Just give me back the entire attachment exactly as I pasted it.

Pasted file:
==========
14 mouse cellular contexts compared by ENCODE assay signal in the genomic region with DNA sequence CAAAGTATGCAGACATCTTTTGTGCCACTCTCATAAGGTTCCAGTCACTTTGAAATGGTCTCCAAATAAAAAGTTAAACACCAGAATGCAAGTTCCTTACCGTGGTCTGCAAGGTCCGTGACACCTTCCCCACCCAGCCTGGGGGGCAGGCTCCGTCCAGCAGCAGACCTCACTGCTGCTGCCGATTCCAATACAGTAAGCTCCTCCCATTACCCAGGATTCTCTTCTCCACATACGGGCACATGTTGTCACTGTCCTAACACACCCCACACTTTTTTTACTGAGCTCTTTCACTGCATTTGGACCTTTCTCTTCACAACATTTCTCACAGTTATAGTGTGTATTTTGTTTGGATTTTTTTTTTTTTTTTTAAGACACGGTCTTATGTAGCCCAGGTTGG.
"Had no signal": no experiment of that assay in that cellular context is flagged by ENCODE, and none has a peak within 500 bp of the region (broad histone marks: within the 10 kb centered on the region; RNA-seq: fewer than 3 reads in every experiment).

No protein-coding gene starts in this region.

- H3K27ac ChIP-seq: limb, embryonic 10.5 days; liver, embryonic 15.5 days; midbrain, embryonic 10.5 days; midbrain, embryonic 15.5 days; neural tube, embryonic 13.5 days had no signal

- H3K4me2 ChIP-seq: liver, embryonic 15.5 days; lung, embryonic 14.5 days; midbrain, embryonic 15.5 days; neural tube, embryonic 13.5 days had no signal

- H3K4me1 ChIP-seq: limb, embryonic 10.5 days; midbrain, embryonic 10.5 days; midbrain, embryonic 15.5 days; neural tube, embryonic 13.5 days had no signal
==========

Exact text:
14 mouse cellular contexts compared by ENCODE assay signal in the genomic region with DNA sequence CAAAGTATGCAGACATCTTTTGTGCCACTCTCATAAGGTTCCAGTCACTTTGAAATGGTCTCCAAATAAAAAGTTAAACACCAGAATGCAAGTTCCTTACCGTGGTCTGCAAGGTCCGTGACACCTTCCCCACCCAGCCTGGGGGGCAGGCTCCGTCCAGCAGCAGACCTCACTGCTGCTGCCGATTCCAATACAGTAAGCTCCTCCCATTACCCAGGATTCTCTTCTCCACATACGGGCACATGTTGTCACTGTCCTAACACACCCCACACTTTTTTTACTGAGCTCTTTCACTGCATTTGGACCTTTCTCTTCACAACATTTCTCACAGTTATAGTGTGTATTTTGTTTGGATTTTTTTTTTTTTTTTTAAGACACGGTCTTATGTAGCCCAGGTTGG.
"Had no signal": no experiment of that assay in that cellular context is flagged by ENCODE, and none has a peak within 500 bp of the region (broad histone marks: within the 10 kb centered on the region; RNA-seq: fewer than 3 reads in every experiment).

No protein-coding gene starts in this region.

- H3K27ac ChIP-seq: limb, embryonic 10.5 days; liver, embryonic 15.5 days; midbrain, embryonic 10.5 days; midbrain, embryonic 15.5 days; neural tube, embryonic 13.5 days had no signal

- H3K4me2 ChIP-seq: liver, embryonic 15.5 days; lung, embryonic 14.5 days; midbrain, embryonic 15.5 days; neural tube, embryonic 13.5 days had no signal

- H3K4me1 ChIP-seq: limb, embryonic 10.5 days; midbrain, embryonic 10.5 days; midbrain, embryonic 15.5 days; neural tube, embryonic 13.5 days had no signal